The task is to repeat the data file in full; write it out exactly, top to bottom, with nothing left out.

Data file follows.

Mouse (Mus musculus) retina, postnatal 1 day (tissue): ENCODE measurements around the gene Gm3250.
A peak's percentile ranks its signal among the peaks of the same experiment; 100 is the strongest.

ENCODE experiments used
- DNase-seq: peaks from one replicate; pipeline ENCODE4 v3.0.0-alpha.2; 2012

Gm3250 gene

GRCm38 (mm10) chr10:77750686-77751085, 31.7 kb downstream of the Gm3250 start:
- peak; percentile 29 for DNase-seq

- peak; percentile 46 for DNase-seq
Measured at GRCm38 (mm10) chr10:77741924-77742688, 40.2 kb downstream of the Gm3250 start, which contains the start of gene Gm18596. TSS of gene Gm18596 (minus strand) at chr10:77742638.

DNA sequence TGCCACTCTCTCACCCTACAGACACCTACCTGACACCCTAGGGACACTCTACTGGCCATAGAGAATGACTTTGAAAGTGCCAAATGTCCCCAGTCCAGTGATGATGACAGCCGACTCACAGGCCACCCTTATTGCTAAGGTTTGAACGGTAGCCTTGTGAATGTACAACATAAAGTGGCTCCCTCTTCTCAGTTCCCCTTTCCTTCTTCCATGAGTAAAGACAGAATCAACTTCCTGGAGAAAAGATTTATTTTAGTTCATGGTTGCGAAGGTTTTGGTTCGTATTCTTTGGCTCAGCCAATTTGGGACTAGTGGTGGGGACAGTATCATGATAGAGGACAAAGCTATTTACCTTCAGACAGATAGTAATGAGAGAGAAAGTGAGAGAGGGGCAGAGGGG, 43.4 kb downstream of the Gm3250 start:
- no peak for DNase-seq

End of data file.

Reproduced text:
Mouse (Mus musculus) retina, postnatal 1 day (tissue): ENCODE measurements around the gene Gm3250.
A peak's percentile ranks its signal among the peaks of the same experiment; 100 is the strongest.

ENCODE experiments used
- DNase-seq: peaks from one replicate; pipeline ENCODE4 v3.0.0-alpha.2; 2012

Gm3250 gene

GRCm38 (mm10) chr10:77750686-77751085, 31.7 kb downstream of the Gm3250 start:
- peak; percentile 29 for DNase-seq

- peak; percentile 46 for DNase-seq
Measured at GRCm38 (mm10) chr10:77741924-77742688, 40.2 kb downstream of the Gm3250 start, which contains the start of gene Gm18596. TSS of gene Gm18596 (minus strand) at chr10:77742638.

DNA sequence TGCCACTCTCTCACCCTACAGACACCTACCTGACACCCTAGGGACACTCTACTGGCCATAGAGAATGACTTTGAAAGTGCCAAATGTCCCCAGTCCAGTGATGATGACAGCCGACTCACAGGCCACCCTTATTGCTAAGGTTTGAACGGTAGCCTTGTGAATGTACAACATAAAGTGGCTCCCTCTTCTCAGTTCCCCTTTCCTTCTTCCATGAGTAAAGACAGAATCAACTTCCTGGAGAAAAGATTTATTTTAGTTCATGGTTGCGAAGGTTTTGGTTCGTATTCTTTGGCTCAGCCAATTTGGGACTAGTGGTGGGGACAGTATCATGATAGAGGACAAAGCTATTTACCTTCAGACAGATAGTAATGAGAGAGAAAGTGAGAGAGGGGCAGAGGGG, 43.4 kb downstream of the Gm3250 start:
- no peak for DNase-seq